It’s hard to believe that after Jay Peak’s ongoing EB-5 scandal that yet another New England ski resort would be caught up in a scheme to defraud foreign investors. But this week, almost a year to the date since we reported on its intended sale, Saddleback Mountain in Maine made the news.
On June 21, Sebastian Monsour, the CEO of the Majella Group, the Australian company buying Maine’s Saddleback Mountain Resort, was arrested by Australian law enforcement following a raid on his offices in Brisbane, Australia. According to the Melbourne newspaper, The Age, Monsour, was charged with one count of fraud by the State Crime Command’s Financial and Cyber Crime Group. On June 21, The Brisbane Times reported that Monsour is the brother-in-law of former Queensland premier Campbell Newman.
News Center Maine (WCSH-TV) reported that Mr. Fusheng Li of China filed a lawsuit against Monsour in January 2017, accusing him of deceit and of taking advantage of Australia’s Significant Investor program, which is similar to the United States’ EB-5 program. The program allows foreign investors to become eligible for a permanent Australian visa if they invest 5 million Australian dollars over a minimum of four years in an approved Australian business.
Monsour, the lawsuit alleges, encouraged Li to invest in Majella properties by citing the Majella Group’s many successful development projects in Maine, including Rangeley’s Saddleback Mountain Resort, the Williston-West Church in Portland and a Portland waterfront project of 300 condos, retail space, and a veteran’s hospital.
According to News Center Maine, Majella Group still has not produced the funds to finalize the sale of Saddleback Mountain Resort, which the company announced it would purchase from previous owners Bill and Irene Berry on June 28, 2017. Li claims that at the time he made the investment in the Majella Group, he was told the company already owned the ski mountain. The 723-acre resort is Maine’s third largest ski area and averaged 80,000 to 100,000 skier visits annually but has been closed for the past three seasons.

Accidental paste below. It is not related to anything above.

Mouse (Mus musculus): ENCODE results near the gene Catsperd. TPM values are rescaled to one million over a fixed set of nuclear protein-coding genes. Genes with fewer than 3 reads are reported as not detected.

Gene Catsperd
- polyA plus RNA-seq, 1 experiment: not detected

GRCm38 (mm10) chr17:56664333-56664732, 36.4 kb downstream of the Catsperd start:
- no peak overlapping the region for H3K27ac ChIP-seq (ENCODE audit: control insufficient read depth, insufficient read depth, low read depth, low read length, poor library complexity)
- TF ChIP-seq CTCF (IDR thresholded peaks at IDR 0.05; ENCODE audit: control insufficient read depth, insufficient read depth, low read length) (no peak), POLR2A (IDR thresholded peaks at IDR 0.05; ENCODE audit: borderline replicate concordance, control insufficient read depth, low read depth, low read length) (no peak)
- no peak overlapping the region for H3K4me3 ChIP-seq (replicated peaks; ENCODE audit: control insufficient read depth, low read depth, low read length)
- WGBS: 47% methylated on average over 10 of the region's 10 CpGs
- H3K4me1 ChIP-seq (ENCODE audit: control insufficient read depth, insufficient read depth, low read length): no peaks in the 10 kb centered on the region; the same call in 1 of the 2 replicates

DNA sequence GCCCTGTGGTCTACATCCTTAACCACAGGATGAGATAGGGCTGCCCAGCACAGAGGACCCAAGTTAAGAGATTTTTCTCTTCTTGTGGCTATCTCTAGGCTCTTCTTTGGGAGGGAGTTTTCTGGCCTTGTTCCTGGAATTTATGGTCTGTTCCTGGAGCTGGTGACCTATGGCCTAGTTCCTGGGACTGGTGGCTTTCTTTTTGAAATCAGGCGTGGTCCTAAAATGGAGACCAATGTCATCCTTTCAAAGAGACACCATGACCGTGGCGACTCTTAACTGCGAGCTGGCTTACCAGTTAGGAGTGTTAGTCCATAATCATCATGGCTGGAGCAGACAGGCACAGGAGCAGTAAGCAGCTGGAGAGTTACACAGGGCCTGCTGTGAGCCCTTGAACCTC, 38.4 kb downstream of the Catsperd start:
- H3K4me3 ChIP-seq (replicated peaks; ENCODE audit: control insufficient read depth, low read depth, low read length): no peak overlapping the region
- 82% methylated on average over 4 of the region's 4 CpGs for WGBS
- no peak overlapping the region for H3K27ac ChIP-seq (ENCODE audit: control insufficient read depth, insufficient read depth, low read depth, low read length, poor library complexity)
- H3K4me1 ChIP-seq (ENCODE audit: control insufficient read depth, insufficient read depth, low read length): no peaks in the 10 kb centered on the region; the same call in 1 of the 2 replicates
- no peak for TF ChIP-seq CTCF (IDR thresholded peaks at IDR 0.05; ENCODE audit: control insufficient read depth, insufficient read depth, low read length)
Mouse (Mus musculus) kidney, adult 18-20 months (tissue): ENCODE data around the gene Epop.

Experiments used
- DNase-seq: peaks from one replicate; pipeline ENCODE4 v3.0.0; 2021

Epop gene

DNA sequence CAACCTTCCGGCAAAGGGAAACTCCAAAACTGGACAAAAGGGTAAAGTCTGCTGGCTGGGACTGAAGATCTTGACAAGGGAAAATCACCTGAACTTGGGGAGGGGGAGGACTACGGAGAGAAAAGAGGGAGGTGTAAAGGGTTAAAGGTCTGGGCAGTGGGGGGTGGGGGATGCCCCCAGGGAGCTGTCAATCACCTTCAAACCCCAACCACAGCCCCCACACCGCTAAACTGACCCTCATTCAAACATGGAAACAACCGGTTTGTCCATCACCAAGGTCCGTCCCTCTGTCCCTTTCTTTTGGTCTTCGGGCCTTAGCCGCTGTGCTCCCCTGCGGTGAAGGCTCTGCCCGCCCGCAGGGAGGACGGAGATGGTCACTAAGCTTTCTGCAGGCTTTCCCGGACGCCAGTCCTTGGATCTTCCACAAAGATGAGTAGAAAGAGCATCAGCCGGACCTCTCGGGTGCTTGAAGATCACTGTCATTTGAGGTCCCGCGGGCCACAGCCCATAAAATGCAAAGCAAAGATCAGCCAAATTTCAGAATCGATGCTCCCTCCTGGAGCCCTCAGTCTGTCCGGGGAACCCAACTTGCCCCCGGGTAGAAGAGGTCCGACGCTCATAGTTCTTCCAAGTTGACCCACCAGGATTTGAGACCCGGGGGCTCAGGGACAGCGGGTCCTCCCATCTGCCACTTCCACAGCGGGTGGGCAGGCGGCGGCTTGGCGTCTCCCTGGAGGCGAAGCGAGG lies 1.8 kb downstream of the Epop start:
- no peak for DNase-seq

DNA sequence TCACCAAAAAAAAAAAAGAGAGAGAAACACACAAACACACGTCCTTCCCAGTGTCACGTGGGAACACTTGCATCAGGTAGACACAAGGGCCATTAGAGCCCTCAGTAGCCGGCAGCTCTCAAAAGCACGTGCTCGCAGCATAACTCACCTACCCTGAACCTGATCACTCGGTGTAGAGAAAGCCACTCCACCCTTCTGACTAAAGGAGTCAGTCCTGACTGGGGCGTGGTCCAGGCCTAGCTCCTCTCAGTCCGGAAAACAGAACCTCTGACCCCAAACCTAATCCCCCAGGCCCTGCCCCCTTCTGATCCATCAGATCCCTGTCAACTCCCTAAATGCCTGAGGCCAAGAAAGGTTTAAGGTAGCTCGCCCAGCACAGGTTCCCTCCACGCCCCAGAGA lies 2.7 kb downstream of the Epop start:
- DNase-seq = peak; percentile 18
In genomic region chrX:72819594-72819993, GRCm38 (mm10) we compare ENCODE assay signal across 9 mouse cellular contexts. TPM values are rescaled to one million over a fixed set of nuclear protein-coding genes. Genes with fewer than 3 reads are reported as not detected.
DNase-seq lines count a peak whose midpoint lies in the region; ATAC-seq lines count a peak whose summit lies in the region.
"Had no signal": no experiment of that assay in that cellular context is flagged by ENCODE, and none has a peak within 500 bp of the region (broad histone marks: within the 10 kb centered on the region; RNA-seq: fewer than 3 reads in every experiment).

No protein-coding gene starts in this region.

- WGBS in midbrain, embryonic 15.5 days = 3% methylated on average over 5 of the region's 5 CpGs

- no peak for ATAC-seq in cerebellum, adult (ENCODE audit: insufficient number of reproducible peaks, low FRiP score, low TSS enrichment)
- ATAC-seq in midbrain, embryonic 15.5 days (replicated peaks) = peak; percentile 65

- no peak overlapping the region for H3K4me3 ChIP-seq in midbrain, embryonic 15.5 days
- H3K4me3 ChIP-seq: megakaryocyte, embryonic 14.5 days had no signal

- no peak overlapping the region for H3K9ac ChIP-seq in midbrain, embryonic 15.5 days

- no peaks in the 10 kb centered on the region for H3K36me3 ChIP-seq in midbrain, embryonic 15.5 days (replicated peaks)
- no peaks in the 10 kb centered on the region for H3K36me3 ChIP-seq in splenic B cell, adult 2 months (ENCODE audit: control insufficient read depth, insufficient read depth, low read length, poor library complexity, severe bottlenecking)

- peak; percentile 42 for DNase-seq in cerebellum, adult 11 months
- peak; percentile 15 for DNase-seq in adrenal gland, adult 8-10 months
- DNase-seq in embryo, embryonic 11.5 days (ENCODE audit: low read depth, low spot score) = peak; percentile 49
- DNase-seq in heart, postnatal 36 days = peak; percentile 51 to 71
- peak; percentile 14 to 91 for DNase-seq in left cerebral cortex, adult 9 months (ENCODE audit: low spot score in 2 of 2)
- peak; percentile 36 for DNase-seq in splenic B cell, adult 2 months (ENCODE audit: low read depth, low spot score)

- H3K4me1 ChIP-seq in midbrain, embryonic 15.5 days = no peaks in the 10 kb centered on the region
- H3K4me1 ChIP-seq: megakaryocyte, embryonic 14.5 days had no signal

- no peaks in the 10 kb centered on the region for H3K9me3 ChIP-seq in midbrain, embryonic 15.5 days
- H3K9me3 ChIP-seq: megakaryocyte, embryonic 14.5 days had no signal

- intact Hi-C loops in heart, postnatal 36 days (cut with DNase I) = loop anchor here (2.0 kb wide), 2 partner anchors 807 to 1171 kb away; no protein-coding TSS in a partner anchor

News Center Maine also reported that Jessica Grondin, a spokesperson for the City of Portland said the waterfront project doesn’t exist and was never approved by the city. An employee at Sullivan Real Estate Group, which represents the church, told News Center Maine the property is for sale for $650,000 and is no longer affiliated with the Majella Group.
In a recording the New Center Maine obtained of a September 11, 2017, Majella Group staff meeting, Monsour said, “Opening the mountain at Saddleback for the Saddleback Resort is not a primary concern for us. Getting Saddleback is. The EB-5 program is the reason we are actually buying Saddleback.” In the same recording, Monsour told employees his company was “low on cash.”
The EB-5 Program, like Australia’s Significant Investor Program, allows foreign investors to earn permanent residency in the United States for themselves and their immediate family members in the form of a green card obtained if they invest $500,000 or more in a U.S. business or real estate project.
In 2016, the Federal Securities and Exchange Commission filed an allegation that former Jay Peak Resort owner Ariel Quiros of Q Resorts and former Jay Peak Resort general manager Bill Stenger, had misused $200 million of more than $350 million raised from foreign investors via the federal EB-5 program.
In 2013, the U.S. Securities and Exchange Commission published a statement warning investors about scams seeking to exploit the EB-5 program. In the past, investor funds have been used fraudulently, leaving them out of money and a visa when the fraudulent ventures fail.
Maine Department of Economic and Community Development Commissioner George Gervais said to the Portland Press Herald, “If putting a project out there as a way to attract investments that have no intentions of getting off the ground, yeah, I’d say that is [fraud].”
As reported last summer by Vermont Ski + Ride, Majella Group swooped in to purchase Saddleback Mountain Resort in late June 2017, while a group of dedicated area locals who formed the Saddleback Mountain Foundation was racing to fundraise the $12 million necessary to purchase and operate the mountain as a nonprofit venture.
On June 23, The Associated Press reported that Executive Director Crystal Canney said the group sees a path forward and “we are prepared to lead.” When contacted by VT Ski + Ride, Canney declined to comment for this story.
In the public Friends of Saddleback Mountain Facebook Group, “founded to ensure positive communication about Saddleback Mountain,” to “preserve the vibe, texture, atmosphere and culture of our beloved Saddleback,” there were many posts about the ongoing debacle from local skiers.
Lesli Hinman wrote on May 8, “In my days at Saddleback… it was awesome. It was down to earth, it brought families together, it had a simple flair with amazing skiing and people. It was local, it was family and it was Maine skiing at its best.”
Bill Sandreuter of North Yarmouth, ME wrote, “I will always love Saddleback. For the terrain, for the good people I’ve met there, and for the indescribable vibe that’s unique to this mountain. There is no better place to ski.”
Most recently, on June 22, Nelson Peterson of Litchfield, ME wrote, “If nothing has happened yet, no way they can get it up and running for next year. Getting my skins ready.”